Samsung heirs ‘loot’ their own art collection to pay less tax



The family of the late Lee Kun-hee, son of the Samsung founder and former CEO of the company, has to pay about 9 billion euros in inheritance tax. A hefty sum, so to ease the pain, the family relies on their own, rich art collection: they donate 23,000 works from Lee’s private collection to two state museums.

There are a number of valuable antiques and masterpieces by Picasso, Monet and Dalí, among others. Well-known Korean artists such as Park Soo-keun, Lee Jung-seop and Kim Whan-ki could also count the top man as a fan.

It is the largest amount ever paid in inheritance tax in South Korea, according to AP news agency, and three times the total wealth tax the country collected in 2020.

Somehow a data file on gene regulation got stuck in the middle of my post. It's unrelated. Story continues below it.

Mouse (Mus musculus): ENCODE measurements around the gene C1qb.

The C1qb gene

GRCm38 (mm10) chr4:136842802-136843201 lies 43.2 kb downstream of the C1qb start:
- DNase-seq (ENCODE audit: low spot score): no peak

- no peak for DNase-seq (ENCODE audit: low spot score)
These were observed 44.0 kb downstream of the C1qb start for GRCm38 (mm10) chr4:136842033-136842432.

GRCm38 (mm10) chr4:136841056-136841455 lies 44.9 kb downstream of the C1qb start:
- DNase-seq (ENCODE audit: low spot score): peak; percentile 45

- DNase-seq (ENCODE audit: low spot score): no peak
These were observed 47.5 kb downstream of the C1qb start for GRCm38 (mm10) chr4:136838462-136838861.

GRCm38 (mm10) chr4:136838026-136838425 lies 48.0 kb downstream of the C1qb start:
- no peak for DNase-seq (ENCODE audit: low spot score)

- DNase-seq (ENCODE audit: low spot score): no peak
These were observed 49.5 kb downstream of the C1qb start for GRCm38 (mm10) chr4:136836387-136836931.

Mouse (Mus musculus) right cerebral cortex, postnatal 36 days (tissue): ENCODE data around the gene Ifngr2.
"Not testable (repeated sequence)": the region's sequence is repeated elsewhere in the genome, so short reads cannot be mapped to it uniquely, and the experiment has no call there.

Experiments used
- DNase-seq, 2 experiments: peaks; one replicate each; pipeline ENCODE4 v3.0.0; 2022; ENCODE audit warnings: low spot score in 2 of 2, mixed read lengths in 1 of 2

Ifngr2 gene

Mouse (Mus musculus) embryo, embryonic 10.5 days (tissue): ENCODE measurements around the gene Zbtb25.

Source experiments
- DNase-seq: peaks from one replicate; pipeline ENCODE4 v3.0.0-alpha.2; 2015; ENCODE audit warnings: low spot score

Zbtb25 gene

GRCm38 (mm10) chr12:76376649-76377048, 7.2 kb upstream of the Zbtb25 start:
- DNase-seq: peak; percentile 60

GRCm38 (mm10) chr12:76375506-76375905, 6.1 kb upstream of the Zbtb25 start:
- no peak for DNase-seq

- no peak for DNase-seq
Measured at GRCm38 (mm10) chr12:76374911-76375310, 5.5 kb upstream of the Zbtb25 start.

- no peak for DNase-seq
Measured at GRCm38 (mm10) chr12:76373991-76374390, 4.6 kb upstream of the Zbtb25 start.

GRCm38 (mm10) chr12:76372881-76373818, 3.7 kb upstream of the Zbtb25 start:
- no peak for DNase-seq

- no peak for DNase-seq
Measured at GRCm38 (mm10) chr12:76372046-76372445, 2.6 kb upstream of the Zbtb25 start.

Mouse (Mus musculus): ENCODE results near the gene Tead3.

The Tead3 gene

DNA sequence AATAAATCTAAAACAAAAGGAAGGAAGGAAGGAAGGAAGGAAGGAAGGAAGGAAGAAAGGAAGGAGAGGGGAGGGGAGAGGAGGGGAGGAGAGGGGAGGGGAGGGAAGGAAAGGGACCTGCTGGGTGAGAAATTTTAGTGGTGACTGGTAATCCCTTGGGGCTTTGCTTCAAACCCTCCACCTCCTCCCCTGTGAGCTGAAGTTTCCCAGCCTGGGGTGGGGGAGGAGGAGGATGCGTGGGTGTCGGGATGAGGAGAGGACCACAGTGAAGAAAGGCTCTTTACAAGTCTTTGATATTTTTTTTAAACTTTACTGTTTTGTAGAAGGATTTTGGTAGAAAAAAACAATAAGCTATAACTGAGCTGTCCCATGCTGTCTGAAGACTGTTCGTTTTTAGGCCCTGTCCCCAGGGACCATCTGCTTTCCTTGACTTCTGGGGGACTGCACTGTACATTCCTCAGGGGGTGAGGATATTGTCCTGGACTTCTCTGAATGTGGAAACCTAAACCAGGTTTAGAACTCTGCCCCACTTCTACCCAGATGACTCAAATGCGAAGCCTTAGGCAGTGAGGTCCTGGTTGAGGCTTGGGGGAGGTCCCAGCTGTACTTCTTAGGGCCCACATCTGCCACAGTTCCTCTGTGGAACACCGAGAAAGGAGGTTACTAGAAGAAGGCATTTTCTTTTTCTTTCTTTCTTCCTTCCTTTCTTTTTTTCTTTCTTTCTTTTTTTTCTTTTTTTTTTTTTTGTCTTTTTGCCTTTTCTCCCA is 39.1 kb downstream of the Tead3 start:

By donating the artworks, his wife and children have to pay less to the government, because donated art is not taxed. The family also donates 745 million euros to medical causes, such as cancer prevention in children and research into vaccines.

Under Lee Kun-hee, Samsung Electronics grew into one of the largest electronics companies in the world. His assets amounted to more than 17.6 billion euros. After his death in October last year, the Samsung offspring were given six months to think about how they would deal with the tax rules that the gigantic wealth will have to deal with. By giving away part of that capital, there is ‘only’ an inheritance tax of 8.9 billion euros.

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